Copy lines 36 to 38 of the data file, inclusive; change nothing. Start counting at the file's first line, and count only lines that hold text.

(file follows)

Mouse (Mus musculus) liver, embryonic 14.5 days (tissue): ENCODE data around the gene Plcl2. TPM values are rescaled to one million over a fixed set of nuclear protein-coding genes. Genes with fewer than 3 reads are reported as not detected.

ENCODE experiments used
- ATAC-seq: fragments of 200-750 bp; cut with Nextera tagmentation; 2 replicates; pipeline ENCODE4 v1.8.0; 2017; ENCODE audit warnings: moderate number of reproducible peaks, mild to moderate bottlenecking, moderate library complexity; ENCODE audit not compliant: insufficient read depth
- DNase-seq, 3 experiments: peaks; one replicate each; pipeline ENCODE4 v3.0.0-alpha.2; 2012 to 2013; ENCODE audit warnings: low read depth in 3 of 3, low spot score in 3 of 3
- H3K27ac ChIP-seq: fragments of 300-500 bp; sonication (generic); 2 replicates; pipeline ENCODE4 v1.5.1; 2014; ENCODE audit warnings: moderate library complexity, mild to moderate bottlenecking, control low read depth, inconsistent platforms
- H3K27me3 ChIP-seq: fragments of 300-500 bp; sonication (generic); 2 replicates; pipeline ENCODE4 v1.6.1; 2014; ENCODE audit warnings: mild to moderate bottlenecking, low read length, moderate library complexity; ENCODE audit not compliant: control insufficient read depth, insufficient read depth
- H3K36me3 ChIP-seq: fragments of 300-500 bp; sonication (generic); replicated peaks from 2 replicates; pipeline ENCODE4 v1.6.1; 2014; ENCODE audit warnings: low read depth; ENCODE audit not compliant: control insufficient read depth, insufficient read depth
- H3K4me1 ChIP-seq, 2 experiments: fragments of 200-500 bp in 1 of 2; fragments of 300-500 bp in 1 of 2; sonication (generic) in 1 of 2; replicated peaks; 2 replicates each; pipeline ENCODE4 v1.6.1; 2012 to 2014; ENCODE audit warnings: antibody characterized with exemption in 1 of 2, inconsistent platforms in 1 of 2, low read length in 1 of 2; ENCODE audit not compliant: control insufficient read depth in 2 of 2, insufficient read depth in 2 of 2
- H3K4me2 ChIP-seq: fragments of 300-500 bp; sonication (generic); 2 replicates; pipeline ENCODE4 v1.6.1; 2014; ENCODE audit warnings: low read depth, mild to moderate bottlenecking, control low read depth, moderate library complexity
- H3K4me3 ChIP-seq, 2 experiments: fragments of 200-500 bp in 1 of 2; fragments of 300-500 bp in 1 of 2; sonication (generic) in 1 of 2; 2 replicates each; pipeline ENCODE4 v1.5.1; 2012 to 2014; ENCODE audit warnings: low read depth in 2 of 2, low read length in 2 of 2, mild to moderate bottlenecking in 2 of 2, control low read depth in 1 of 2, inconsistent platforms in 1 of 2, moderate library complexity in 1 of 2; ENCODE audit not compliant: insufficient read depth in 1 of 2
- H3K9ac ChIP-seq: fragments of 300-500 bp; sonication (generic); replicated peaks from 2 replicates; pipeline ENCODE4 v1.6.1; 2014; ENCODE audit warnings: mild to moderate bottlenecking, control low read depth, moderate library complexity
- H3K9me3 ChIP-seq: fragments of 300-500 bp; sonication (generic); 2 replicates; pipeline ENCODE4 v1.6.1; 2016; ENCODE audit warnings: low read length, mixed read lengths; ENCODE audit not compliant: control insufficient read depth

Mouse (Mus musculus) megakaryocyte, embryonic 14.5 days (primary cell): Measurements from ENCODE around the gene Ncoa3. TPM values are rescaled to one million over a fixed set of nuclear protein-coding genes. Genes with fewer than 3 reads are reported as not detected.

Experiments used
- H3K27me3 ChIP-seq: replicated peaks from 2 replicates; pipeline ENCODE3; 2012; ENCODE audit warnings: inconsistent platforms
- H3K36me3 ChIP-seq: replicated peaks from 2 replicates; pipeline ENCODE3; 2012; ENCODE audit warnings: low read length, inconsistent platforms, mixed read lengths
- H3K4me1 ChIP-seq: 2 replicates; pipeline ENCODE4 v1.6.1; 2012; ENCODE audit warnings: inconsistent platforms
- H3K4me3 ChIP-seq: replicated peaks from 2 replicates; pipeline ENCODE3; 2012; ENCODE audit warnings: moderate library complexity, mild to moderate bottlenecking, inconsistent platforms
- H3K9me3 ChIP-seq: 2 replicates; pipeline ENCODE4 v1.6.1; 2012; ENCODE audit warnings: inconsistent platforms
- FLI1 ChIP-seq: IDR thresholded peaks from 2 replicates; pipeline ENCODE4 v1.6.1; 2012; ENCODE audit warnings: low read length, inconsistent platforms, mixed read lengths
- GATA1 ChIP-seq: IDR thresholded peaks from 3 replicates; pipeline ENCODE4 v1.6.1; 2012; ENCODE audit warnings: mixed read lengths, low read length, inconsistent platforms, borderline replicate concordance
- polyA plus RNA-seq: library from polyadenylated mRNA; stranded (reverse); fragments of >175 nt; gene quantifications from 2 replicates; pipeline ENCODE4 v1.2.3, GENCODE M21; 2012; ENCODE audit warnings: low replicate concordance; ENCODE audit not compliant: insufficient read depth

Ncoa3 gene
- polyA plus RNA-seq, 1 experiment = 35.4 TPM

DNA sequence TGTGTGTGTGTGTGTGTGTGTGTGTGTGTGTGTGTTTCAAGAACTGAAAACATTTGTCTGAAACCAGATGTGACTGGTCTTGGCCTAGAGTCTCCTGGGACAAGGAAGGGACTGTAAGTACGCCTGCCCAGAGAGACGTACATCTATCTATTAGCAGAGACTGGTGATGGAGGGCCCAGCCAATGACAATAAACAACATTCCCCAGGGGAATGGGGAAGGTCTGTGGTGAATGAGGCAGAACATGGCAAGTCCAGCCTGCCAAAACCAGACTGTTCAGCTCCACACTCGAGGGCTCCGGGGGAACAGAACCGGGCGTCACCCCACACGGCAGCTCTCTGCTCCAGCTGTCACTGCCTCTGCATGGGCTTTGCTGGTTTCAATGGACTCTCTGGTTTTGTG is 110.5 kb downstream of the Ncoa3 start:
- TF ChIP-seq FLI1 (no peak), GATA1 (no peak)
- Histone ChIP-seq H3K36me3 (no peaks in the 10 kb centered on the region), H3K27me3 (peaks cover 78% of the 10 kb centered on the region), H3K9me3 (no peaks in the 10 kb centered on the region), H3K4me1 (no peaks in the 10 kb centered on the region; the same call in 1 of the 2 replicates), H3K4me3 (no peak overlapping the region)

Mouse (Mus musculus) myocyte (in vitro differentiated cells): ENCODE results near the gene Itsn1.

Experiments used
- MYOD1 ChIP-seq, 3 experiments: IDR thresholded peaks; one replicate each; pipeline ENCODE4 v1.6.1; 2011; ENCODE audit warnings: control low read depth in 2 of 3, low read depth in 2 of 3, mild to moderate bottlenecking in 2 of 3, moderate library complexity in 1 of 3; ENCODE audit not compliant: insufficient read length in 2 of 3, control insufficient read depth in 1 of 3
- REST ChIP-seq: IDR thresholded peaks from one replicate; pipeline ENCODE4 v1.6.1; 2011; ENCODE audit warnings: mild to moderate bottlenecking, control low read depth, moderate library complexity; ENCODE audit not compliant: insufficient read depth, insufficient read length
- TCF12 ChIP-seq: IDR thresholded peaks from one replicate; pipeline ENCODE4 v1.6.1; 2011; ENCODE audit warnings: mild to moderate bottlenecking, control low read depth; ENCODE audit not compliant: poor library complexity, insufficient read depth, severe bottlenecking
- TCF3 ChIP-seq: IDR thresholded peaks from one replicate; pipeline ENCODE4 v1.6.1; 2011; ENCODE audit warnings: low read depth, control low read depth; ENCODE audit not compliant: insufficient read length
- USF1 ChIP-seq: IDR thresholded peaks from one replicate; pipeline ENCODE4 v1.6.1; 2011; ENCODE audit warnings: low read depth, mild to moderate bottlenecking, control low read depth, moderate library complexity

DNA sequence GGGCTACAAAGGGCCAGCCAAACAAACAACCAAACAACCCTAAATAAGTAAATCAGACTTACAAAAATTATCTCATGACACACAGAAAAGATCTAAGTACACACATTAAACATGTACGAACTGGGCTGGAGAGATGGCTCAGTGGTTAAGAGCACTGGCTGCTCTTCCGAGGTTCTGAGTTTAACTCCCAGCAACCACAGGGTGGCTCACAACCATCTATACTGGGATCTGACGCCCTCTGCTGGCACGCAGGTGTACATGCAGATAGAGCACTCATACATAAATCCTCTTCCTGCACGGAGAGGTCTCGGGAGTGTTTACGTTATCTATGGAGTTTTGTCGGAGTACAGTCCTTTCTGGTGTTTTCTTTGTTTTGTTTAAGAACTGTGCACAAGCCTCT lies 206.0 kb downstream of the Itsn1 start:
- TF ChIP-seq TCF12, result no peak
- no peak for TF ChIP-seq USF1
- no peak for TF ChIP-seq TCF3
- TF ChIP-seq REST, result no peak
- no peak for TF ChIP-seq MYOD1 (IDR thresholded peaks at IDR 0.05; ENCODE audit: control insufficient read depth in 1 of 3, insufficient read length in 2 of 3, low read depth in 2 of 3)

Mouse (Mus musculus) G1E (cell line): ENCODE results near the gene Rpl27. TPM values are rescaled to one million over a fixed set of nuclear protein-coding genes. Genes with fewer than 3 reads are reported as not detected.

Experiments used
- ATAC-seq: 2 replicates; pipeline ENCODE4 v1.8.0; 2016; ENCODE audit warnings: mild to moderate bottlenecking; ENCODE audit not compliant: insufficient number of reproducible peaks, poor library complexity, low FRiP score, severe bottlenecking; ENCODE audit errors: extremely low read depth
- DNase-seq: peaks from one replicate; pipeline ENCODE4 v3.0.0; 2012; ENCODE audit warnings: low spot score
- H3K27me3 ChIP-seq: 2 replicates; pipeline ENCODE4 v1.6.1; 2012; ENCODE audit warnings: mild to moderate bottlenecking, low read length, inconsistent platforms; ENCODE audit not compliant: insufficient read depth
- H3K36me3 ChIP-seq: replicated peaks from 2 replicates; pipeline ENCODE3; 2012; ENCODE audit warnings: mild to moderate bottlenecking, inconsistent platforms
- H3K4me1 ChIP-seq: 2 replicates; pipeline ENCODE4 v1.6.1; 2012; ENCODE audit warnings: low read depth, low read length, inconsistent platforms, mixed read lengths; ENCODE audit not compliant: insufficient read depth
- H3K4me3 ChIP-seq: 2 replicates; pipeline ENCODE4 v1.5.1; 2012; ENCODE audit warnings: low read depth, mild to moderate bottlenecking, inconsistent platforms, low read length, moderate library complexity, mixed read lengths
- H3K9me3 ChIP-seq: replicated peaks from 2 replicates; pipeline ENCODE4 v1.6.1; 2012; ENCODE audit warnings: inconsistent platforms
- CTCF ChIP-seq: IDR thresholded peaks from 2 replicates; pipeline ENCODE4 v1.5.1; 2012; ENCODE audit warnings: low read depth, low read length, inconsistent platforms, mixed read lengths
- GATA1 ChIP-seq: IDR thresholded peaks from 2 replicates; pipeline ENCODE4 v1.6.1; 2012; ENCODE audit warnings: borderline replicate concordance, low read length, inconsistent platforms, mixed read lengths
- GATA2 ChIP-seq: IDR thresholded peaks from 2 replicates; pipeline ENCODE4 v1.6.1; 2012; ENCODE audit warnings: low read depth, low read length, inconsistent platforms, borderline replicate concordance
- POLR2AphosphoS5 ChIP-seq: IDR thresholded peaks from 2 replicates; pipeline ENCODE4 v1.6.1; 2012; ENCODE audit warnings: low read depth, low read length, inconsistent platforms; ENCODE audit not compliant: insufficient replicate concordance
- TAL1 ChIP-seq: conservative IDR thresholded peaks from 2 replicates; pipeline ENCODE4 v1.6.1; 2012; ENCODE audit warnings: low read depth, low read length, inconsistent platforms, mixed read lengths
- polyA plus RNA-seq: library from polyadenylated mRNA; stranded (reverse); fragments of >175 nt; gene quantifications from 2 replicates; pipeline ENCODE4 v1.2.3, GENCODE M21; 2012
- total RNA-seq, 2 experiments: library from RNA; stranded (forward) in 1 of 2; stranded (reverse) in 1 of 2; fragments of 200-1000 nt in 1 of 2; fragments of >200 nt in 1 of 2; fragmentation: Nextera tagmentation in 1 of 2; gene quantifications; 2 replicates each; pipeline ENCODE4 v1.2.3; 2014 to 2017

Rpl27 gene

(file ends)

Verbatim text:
- TF ChIP-seq TCF12, result no peak
- no peak for TF ChIP-seq USF1
- no peak for TF ChIP-seq TCF3